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Korean Meatloaf

Korean Meatloaf
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It’s hard to believe, but back to school is right around the corner. Which means back to trying to wrangle everyone to the table in between homework and extracurricular activities. One thing that always rounds them up is my Korean Meatloaf. This is not your standard 1960’s diner fare. Korean Meatloaf is a juicy and flavorful umami bomb, with an insanely delicious glaze. Leftovers make fantastic sandwiches for school lunches. Let me show you how easy it is to make.

korean meatloaf ingredients

Why everyone needs a great meatloaf recipe?

Very few things give you as much bang for the buck as meatloaf. It ticks so many boxes. Easy to make? Check. Make in advance? Check. Freeze extras? Check. Feed a crowd? Check. Inexpensive? Check. Crowd pleaser? Check. Full of flavor? Check. Delicious? Of course. Plus you can use this for both Asian style meals or more Western ones. It works equally well with rice, bread, or mashed potatoes. And you can use any meat you like: chicken, turkey, lamb, vegan meats-they all work. Do you need any more reasons?

Gochujang Gang

Gochujang is one of my favorite condiments. Used by Koreans as often as ketchup is used by Americans, it is a perfect balance of sweet, salty, and smoky. I use it two ways in my Korean Meatloaf, both in the glaze and the meat itself. The glaze is a tangy and savory blend, and just requires blending the gochujang with rice wine vinegar, brown sugar, and ketchup.

If you’re worried about the meatloaf being spicy, don’t be. The amounts used in the glaze and in the loaf are very conservative. You won’t notice much heat, but you will notice the amazing flavor in this meatloaf. Because who wants to eat bland meatloaf?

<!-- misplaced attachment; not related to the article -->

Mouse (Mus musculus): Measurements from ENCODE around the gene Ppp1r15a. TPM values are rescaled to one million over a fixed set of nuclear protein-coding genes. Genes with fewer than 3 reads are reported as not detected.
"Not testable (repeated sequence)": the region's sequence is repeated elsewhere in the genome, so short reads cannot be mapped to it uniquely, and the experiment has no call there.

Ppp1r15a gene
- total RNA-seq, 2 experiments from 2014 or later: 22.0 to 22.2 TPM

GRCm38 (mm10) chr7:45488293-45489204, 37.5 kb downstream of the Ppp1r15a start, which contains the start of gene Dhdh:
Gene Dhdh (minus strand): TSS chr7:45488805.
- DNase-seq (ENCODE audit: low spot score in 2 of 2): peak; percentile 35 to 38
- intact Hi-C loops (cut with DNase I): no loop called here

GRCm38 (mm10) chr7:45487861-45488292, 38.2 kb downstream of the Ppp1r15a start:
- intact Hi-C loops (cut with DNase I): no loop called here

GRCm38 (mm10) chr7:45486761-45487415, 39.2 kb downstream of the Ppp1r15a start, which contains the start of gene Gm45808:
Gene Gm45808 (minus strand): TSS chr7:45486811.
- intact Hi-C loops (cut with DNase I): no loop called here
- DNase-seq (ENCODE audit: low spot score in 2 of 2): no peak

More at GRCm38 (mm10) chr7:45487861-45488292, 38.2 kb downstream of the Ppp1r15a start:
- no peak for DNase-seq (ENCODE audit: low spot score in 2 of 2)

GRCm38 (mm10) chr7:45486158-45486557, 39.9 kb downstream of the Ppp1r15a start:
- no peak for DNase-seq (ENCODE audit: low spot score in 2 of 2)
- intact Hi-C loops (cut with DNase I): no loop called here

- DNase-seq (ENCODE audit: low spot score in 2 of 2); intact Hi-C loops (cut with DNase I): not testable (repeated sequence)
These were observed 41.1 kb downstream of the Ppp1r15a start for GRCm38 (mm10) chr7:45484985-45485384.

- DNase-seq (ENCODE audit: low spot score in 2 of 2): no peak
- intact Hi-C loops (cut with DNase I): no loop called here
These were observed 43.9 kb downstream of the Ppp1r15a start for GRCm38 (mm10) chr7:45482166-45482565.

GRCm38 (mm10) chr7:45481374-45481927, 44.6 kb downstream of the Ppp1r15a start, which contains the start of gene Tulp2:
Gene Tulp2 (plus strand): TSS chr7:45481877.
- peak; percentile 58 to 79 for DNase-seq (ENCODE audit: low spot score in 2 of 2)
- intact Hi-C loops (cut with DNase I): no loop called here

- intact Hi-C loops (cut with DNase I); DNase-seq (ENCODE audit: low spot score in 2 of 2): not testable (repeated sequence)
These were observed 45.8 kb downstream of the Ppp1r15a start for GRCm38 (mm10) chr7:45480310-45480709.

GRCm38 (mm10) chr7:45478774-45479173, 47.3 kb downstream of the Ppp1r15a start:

glaze korean meatloaf

If you’ve made meatloaf before, the process will be familiar to you. It’s the standard procedure, though the taste is anything but! I like to make a flavor paste, if you will, and then mix that into the meat. The mix of meat I use is beef and pork. Beef gives it that deep meaty flavor and pork gives it moisture and balance. The two meats together give your meatloaf superior texture and flavor than one meat alone. But you can also use whatever ground meat or meat substitute you prefer.

onion korean meatloaf

seasonings korean meatloaf

korean meatloaf paste

mix korean meatloaf

pan korean meatloaf

brush korean meatloaf

Once the meatloaf is baked, I like to give it a quick pass under the broiler to get the glaze nice and bubbly. Keep a close eye on it as the sugary glaze can burn very quickly.

broiled korean meatloaf

The meatloaf should rest for at least 10 minutes; that makes it easier to slice. It also gives you just enough time to mix up a batch of Sesame Dressing for a simple salad to serve alongside. Or if you really want to make your life easier, round out your meal with some leftover veggies like I did 😉 This family favorite will ease the sting of back to school, and I can’t wait for you to try it. Take a moment to rate or comment on the recipe, we love hearing from you! And tag us in your pics @funkyasiankitchen, we love seeing your creations too!

korean meatloaf beauty

 

 

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korean meatloaf recipe card

Korean Meatloaf

  • Author: Funky Asian Kitchen
  • Prep Time: 20 minutes
  • Cook Time: 30 minutes
  • Total Time: 50 minutes
  • Yield: 8 servings 1x
  • Category: Main
  • Cuisine: Korean

Ingredients

Scale

Glaze:

  • 1 tablespoon gochujang chile paste
  • ½ cup ketchup
  • 2 tablespoon rice wine vinegar
  • 1 tablespoon light brown sugar

Meatloaf:

  • ½ large onion
  • ½ cup panko bread crumbs
  • 1 lb ground beef (85/15 blend)
  • 1 lb ground pork
  • 2 eggs
  • 4 garlic cloves minced
  • ¼ cup chopped parsley